We have a great retreat on November 7th and here are some haiku from our participants:
Covering the rock
Yellow blanket over moss
Tamarack needles - Sam Pendergrast
Look above, a web
Reaching for sun, all niches filled
Rising out of earth - Marjorie Hughes
A rock, not so solid
A growing place for lichens
Dissolved into earth - Marjorie Hughes
I don’t know about you, but November can be a hard month for me. It is such an in-betweenmonth; is it fall or is it winter? We don’t know, November doesn’t know. I hear people say that all the time who live here, I love the fall, but November is so gray and depressing, it can’t make up its mind. We have rhythms in our lives, like the ebb and flow of the sea, like summer and winter, like light and darkness. Rhymes that invite us to work, to rest, to ponder, to let go, to hold on, to sleep, to dream. I dream of being in rhythm with the seasons, of resting in the winter, of working hard in the summer, but often it is hard to get in touch with what we are really called to do and be.
In November, the farms have been harvested, Star has things hanging from her walls drying for the winter. Maybe because we want everything to be summer all the time - hurry up, grow, produce - I have trouble sitting down and just letting life be. Even our grocery stores stock strawberries that have been shipped from summer climates so we can have shortcake in December. Do we really needfresh strawberry shortcake in December? Is it really the time and the place? That is a simple example of how we want everything all the time without paying attention to nature’s rhythm. And how we want things now!
November 1st we changed to eastern standard time, leaving daylight savings time behind, and it seems all light behind too. We not only awake in darkness but our drive home is very dark.. Barbara Brown Taylor’s book “Learning to Walk in the Dark: talks about our fasciation with light. She says: “it seems clear that eliminating darkness is pretty high on the agenda, not just physical darkness, but also metaphysical darkest, which includes psychological, emotional, relational, and spiritual darkness.” Is it really in our best interest to eliminate darkness from our lives? She concludes that we need that dark as much as we need the light.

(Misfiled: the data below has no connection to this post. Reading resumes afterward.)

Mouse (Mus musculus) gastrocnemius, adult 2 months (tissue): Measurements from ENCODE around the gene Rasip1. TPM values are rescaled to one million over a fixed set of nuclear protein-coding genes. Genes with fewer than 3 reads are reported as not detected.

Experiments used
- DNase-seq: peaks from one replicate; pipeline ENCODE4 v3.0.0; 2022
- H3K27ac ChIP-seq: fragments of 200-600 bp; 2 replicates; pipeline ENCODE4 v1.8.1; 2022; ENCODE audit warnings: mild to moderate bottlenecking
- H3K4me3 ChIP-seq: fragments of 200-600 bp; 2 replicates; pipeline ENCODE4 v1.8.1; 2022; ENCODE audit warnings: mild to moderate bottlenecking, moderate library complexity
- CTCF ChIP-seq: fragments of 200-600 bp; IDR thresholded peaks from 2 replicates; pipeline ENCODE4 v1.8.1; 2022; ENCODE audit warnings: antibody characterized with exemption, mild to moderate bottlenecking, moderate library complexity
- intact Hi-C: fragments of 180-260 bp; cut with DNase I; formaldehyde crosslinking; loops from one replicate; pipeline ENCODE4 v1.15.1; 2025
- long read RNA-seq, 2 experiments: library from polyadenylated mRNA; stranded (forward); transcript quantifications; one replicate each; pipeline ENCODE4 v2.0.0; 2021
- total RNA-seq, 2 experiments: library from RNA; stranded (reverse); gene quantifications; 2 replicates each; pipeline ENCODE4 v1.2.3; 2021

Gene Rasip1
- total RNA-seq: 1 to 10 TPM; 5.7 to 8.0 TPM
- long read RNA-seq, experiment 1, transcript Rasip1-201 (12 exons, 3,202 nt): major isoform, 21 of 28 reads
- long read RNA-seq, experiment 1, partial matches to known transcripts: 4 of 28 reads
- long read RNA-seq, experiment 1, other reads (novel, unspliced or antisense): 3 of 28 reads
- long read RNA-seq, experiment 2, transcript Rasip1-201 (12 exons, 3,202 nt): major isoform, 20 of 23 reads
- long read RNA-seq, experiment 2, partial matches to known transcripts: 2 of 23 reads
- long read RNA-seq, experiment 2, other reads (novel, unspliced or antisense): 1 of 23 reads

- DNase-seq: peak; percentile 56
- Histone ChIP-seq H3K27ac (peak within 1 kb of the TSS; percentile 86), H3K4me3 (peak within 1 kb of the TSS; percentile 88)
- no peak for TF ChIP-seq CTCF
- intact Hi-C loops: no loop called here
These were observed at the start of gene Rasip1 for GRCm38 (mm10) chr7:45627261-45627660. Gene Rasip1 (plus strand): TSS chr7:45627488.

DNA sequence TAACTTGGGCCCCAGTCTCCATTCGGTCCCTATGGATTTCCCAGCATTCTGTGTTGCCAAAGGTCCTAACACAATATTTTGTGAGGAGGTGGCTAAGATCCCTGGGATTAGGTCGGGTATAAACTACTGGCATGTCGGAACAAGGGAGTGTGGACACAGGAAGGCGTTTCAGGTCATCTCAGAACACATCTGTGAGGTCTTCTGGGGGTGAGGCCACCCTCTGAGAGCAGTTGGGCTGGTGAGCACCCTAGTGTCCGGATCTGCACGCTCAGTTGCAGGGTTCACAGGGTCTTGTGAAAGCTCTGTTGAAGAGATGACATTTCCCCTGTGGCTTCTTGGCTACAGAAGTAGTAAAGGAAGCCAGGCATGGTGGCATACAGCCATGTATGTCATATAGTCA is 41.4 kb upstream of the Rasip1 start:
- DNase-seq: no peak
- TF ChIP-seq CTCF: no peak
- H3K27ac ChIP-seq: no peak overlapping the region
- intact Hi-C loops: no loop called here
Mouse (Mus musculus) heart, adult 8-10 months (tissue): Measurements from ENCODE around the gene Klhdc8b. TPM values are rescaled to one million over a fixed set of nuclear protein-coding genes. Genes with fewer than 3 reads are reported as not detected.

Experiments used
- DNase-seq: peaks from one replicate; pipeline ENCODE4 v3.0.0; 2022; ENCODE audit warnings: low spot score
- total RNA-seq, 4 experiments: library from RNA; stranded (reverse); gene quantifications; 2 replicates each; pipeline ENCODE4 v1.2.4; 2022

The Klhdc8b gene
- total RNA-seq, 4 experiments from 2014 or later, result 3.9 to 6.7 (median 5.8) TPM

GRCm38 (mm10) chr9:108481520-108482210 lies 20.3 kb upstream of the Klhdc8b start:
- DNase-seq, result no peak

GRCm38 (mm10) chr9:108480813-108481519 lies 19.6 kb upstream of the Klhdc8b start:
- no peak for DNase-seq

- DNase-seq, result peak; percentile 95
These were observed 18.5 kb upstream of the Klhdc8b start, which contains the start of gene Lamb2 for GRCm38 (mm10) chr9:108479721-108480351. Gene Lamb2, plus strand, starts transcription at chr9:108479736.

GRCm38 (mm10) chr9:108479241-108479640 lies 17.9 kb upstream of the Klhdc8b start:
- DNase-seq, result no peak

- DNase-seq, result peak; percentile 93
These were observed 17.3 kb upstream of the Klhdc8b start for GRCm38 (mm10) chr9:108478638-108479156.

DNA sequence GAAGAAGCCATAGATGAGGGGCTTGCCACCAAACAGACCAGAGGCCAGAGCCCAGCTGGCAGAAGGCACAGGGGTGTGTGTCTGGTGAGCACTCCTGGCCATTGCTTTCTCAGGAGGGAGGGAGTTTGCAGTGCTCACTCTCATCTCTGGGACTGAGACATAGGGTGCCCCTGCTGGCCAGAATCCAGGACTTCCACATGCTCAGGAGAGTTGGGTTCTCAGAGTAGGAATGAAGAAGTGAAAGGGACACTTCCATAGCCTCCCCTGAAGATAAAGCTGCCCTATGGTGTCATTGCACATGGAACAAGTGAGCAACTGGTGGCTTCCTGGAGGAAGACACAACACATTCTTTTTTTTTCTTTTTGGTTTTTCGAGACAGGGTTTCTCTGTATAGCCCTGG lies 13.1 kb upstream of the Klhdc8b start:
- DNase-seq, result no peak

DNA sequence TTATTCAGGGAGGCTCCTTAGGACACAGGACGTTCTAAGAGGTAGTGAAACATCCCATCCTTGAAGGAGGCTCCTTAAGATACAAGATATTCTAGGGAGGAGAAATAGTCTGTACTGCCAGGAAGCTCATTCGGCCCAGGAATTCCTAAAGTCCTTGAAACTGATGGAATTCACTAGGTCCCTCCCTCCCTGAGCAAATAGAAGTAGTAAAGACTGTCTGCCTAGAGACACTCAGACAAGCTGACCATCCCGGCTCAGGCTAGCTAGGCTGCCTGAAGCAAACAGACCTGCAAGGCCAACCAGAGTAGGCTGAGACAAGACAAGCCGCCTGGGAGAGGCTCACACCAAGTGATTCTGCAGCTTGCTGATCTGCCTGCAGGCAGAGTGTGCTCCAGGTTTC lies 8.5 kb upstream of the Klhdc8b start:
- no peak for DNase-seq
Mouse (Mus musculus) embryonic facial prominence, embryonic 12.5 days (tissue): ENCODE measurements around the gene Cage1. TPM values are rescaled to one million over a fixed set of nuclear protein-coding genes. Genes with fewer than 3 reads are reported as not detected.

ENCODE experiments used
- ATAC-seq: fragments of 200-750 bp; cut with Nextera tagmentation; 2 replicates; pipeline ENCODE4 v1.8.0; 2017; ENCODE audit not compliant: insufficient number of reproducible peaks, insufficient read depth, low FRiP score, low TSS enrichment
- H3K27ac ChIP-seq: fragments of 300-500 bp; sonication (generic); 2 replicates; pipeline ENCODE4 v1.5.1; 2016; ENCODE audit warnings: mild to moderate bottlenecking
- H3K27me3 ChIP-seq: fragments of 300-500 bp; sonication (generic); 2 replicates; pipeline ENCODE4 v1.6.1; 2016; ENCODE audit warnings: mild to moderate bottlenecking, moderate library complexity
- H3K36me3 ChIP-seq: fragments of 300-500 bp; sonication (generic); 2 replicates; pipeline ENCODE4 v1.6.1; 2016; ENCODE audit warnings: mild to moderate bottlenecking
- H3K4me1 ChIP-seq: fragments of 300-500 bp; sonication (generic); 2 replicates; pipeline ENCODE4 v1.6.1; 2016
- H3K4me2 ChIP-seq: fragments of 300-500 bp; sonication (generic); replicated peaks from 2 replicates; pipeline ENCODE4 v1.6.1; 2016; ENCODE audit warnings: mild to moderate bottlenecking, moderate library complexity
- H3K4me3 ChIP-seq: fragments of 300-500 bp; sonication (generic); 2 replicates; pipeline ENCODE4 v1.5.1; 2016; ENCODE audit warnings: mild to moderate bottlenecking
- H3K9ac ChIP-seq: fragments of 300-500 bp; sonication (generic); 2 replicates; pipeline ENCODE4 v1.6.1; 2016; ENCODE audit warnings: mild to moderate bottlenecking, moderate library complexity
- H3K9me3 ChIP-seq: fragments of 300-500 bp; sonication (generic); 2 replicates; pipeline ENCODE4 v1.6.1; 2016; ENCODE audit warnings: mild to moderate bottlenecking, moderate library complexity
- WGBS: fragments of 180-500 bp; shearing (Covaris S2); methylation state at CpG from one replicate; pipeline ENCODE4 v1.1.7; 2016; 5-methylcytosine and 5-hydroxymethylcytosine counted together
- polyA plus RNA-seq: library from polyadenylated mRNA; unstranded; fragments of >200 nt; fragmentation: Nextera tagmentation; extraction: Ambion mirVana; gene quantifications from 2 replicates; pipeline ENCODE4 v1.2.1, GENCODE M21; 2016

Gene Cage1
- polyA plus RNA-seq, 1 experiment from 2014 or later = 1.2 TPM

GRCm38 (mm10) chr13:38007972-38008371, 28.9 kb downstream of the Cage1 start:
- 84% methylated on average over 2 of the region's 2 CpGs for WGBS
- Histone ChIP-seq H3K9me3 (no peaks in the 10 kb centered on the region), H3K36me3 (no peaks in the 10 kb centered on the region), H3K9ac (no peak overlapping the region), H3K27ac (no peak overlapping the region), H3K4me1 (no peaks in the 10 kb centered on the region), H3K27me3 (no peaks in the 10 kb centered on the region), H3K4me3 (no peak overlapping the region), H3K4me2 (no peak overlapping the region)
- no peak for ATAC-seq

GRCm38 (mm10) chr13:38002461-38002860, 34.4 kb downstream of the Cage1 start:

St. John of the Cross talked about the Dark Night of the Soul. I always thought that meant that it’s like we feel alone, there is no presence ofGod, and there are not answers, sort of like being in a deep depression. Like stumbling around in the dark without a night light.
Last November, that idea resonated with me, it seemed that the darkness and the gloom began to seep into my being, made me want to just stop, to run away, and to have no hope that there was anyway out. But, John of the Cross did not see the dark night as a negative thing, but as a transition from one way of knowing and relating to God, to another, deeper way. His life was not pretty. He was locked away, his teachings were forbidden, yet he continued to write and try to make changes in his order. Don’t you love the passion of the reformers, they just kept on against all the forces that tried to stop them. He used the pain and suffering in his life to grow into greater relationship with God.
How can we cultivate that kind of passion, how can we be more in line with the inner light that is in all of us? How can we embrace the darkness so it becomes a means to a deeper understanding of who we are and our relationship to the sacred?
In one of Richard Rohr’s daily meditation he said: “Astrophysicists tell us that 95% of the known universe is dark energy and dark matter and seemingly empty space--not open to our analysis it seems. Yet we now know that all that darkness is objectively not darkness at all; what looks to the human eye like darkness is actually filled with billions of neutrinos--which are light. This sounds to me like John's Gospel: "A light that shines on in the dark, a light that darkness cannot overcome" (1:5).” the darkness has much to teach us, when we stop fighting it, and let those billions of tiny lights begin to teach us to see.
A Taize Chant goes: “Within our darkest night, you kindle the fire that never dies away, never dies away.”
So it is in the month of November that we come face to face with darkness, and begin to befriend if, because it will be with us for a long time, as we look more deeply into the darkness, we begin to learn of the hidden revelations that is has to teach us. Sam sent me this Mary Oliver poem:
Someone I loved once gave me
a box full of darkness.
It took me years to understand
that this, too, was a gift.
- Mary Oliver